On this International Day of Mental Health awareness it seems apt to pay homage to the two people who have saved my head, and almost certainly my life, on some very hard days. This is not your typical Thank you Speech. No one can play the music to hurry me up or cut to an ad. And Kanye cannot take the mic from my hand.
Through the combined efforts of my GP, Worksafe and the insurance company of my employer, I have sought the help of/been mandatorily sent to see a few professionals over the last five years. The first GP I saw looked terrified and had a generally nervous demeanour which given the subject matter was problematic to say the least. I saw his neighbour at the same practice and here we are today. My GP is always in a hurry, as so many are, but he is one in a million. When you have to see someone every month for a ‘mental health update’ and a new Medical Certificate for Worksafe you get to feel comfortable. Our meetings are routine. A part of my schedule. Every time I go, I think, huh that’s a month gone! There are other times where I think Dear God, it’s soooo long until I can tell him this. My son has grown up in front of his eyes along the way. My doctor has an eye on us both and was so amazing when I was pregnant and trying to stay on at work. I would be crying so hard and refusing a Medical Certificate until he just said NO MORE one day. I am grateful he was there to stop me when I couldn’t stop myself. He is always on at me to exercise more and I’m like, Dude…still trying that gym thing? I don’t know how many people see their local doctor and get to laugh like I (almost always) do. He’s a gem. And I am virtually unable to try for a laugh from any crowd, clearly.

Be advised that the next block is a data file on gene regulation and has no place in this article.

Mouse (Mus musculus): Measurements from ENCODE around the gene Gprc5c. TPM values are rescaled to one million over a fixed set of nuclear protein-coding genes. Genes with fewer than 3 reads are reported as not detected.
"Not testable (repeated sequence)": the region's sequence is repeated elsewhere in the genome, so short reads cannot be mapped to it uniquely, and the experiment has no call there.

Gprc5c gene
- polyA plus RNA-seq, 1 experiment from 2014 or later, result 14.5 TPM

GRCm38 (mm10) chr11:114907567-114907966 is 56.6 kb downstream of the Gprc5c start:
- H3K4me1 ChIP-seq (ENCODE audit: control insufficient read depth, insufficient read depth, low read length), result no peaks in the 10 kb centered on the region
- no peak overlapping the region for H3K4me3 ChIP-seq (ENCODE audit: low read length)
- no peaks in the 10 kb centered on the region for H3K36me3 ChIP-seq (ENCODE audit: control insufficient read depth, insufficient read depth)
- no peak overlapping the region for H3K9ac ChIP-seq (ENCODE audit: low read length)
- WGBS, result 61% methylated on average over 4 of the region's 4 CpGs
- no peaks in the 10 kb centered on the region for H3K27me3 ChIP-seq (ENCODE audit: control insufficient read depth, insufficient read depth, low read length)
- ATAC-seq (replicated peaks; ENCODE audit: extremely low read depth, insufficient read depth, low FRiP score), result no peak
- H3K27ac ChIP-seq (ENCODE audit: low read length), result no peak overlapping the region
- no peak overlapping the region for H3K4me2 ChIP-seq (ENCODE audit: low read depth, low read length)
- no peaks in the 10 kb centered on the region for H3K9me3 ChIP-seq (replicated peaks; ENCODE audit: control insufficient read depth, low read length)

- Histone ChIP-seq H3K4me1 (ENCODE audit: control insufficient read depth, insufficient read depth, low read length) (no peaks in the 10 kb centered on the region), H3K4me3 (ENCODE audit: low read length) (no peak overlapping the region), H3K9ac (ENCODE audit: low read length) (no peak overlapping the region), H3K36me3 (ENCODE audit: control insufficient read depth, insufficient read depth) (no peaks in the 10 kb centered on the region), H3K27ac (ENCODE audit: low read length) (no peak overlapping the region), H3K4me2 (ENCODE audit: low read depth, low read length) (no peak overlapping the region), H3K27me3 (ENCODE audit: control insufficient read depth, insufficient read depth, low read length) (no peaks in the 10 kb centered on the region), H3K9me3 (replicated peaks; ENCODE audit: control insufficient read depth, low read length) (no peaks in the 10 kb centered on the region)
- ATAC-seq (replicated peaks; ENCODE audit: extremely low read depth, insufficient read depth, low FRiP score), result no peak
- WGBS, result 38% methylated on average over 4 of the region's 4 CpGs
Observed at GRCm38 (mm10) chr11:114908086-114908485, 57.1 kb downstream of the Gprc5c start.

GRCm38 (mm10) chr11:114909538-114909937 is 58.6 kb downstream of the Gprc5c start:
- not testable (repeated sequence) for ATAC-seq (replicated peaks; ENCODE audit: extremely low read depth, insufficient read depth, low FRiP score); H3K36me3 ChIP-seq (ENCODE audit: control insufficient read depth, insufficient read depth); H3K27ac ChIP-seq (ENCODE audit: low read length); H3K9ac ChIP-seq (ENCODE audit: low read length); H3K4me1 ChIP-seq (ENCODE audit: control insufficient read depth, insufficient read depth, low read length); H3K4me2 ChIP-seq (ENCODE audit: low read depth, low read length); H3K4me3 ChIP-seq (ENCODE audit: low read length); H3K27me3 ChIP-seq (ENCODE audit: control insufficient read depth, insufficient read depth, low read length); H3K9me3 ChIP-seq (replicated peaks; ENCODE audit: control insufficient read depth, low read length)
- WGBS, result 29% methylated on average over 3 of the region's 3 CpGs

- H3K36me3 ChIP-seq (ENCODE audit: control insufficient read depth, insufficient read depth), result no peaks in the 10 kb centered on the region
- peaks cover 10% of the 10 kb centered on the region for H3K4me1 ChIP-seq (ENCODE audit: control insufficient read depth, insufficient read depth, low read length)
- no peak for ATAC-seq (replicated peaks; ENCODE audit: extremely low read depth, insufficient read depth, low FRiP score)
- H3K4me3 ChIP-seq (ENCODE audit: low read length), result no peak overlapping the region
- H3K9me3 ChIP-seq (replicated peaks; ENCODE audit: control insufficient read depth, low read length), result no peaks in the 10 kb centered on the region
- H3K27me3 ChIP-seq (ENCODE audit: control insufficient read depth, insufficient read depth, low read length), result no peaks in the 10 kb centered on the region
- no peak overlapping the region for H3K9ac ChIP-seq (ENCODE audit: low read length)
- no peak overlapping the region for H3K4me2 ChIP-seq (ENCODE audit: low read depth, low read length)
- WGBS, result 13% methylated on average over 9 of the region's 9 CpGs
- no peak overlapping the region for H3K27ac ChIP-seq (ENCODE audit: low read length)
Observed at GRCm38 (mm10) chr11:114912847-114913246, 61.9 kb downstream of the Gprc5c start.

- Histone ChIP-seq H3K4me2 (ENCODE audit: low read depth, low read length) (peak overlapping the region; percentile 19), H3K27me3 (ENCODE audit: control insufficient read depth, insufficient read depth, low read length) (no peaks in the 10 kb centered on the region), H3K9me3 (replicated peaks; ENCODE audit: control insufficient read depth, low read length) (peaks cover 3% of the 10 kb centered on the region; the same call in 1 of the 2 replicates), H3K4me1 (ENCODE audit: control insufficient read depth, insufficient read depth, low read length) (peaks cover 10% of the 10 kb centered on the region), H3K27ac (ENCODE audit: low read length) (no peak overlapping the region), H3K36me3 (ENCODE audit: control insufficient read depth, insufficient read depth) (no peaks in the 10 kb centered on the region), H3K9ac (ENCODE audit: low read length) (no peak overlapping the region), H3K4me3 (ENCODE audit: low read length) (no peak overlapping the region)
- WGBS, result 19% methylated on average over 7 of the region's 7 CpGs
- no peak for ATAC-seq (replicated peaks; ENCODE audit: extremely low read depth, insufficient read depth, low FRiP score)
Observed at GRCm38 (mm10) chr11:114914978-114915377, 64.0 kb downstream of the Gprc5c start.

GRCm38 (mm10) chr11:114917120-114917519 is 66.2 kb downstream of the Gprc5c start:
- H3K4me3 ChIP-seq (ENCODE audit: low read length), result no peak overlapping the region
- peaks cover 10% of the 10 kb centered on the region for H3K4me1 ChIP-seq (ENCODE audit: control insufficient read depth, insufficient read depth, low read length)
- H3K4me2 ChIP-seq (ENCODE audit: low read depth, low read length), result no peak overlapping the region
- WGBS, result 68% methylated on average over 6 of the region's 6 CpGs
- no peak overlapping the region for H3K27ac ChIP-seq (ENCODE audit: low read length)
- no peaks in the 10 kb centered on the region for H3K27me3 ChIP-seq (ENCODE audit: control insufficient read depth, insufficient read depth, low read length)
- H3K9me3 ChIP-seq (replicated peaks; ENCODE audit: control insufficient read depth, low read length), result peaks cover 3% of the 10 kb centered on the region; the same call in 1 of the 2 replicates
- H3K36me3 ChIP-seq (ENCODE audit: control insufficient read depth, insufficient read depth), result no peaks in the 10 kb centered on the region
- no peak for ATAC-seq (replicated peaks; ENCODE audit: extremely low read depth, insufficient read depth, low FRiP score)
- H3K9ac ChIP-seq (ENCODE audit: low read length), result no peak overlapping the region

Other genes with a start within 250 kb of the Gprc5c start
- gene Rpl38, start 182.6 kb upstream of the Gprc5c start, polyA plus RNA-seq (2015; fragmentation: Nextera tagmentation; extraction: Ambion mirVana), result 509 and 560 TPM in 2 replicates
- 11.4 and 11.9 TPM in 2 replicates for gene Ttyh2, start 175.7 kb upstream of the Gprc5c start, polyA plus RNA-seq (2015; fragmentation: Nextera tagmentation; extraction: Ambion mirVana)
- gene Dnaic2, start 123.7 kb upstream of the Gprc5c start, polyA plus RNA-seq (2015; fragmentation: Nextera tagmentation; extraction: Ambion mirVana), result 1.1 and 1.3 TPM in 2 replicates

There’s one other professional who has been integral to my mental health for a couple of years now. I have seen so many random counsellors, psychologists and ugh psychiatrists that I know a good egg when I meet one. This woman is one of the best. We fit beautifully. And she knows her shit.
The person I am talking about is a Mental Health Nurse.
Mental Health Nurses work in collaboration with your GP to provide supportive care through a range of services including counselling, home visits, mood and medication monitoring, group work and community integration. MHN work with people who require long term support and engagement. You can access the services of a MHN through a referral from your treating doctor. In my experience, appointments are flexible, forgiveness always forthcoming when you forget the time again and they are always contactable via mobile phone. There is more about the MHN Incentive Program here.